Business-oriented use cases help realize potential of IoT

IoT investment
TBR developed a taxonomy for Internet of Things (IoT) use cases that can help vendors and potential IoT customers structure their IoT initiatives.

Categorizing diverse IoT solutions into use cases based on their business purposes gives IT vendors opportunities to leverage their strengths in developing and marketing IoT solutions that apply to the broadest-possible customer and/or business situations. This categorization also helps customers choose and design their optimal IoT solutions. TBR’s taxonomy helps clarify business thinking about IoT.

Although vertical industry experience remains important, TBR believes a realignment of use cases around business purposes is necessary to better integrate the technology with business required for impactful IoT. Until that happens, customer uncertainty will hinder spending on IoT. TBR estimates growth of commercial IoT spending at a 20 percent CAGR through 2021. We believe the CAGR has potential to exceed 30 percent given an industry focus on business purposes.

Commercial IoT: Not a technology, market or solution

Commercial IoT is unlike many new opportunities in IT. It is not one specific technology, nor does it solve one specific business problem. Commercial IoT is a mix of things — both in technologies and their applications for businesses — presenting a challenge to vendors and customers. Therefore, commercial IoT does not have one specific market. Instead, businesses can harness it to create products or service offerings based on specific customer needs or use cases, impacting a number of vertical markets. The diversity of IoT solutions enables customers and vendors to treat IoT as a collection of capabilities addressing customer needs with vertical- or company-specific applications. However, the diversity results in difficulties for customers and vendors. Customers struggle to identify the best IoT project and which capabilities to implement. Vendors, especially IT vendors, are challenged to communicate the value of their offerings to potential customers.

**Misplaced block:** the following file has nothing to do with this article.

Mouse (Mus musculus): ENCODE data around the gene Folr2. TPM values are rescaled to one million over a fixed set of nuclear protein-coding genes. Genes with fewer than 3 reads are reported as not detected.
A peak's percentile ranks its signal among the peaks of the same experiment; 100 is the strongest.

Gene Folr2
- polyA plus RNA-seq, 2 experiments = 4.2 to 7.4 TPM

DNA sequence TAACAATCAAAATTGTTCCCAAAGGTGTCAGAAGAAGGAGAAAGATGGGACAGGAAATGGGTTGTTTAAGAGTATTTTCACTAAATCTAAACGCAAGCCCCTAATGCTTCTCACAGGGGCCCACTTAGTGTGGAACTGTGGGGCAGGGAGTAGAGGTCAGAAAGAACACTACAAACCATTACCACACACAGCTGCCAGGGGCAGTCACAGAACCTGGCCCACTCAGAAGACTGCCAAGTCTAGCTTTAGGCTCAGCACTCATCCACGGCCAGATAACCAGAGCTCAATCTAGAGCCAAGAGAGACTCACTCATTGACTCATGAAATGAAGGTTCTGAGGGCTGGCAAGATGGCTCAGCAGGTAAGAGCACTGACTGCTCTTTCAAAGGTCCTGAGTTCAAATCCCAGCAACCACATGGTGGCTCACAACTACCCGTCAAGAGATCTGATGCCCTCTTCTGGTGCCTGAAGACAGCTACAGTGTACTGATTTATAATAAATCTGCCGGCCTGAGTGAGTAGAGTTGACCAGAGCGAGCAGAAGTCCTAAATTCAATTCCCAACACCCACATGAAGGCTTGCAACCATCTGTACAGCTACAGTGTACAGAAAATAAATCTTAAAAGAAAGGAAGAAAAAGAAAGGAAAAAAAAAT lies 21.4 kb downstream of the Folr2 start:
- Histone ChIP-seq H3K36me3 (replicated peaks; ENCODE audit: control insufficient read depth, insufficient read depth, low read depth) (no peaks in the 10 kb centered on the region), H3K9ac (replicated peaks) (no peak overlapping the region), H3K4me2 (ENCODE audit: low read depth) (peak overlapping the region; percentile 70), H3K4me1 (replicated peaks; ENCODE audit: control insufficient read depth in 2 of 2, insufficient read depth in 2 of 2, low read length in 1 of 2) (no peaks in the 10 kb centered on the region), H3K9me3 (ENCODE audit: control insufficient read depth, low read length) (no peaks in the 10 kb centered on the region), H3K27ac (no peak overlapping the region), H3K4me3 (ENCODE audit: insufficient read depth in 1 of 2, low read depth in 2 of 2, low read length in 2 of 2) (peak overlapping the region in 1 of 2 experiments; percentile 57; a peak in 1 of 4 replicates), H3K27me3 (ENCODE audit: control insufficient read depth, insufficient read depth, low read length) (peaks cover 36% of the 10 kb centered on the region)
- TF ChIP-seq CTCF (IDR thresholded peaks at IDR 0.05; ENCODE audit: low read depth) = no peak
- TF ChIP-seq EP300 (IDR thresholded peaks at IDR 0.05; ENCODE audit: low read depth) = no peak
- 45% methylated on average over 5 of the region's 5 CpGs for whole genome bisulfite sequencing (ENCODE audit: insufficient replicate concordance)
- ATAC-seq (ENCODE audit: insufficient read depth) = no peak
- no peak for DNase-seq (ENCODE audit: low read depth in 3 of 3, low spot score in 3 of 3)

Addressing the business problem: Growth barriers

The variability of IoT solutions is a major barrier to vendor revenue growth from IoT. For each customer, choosing and designing an IoT solution is difficult. A glut of choices results in decisions that require integrated input from a range of constituents, including technology managers and business decision makers, at the C-level and line-of business level. Within each company, two technology groups must participate: IT and operations technology (OT). Data scientists, who hold the keys to turning IoT data into critical business insights and key performance indicators, are often overlooked. Each group deals with opportunities and challenges in the decision-making process, but the key driver remains business purpose to be served by the solution. Successful IoT vendors will help customers understand and evaluate all possible IoT solutions.

Analysis by business purpose is especially important in estimating the ROI for the proposed projects. Lack of confidence in the business value of IoT, based on the difficulty of achieving ROI estimates, is a major barrier to adoption in many large-scale IoT projects, frustrating customers and vendors that have made strategic bets on IoT. Customers are very interested in transformative IoT but are hesitant to make major investments, leading to a focus on proofs of concept and small-scale projects. While “little IoT” is proving effective, the returns to vendors do not justify large investments in sales, marketing, organizational changes and product development. Attempts to address IoT through vertical specialization, and even partnerships, challenge horizontally oriented vendors. Vertically oriented vendors, such as traditional industrial players, are also challenged to address the horizontal view of C-level and IT management.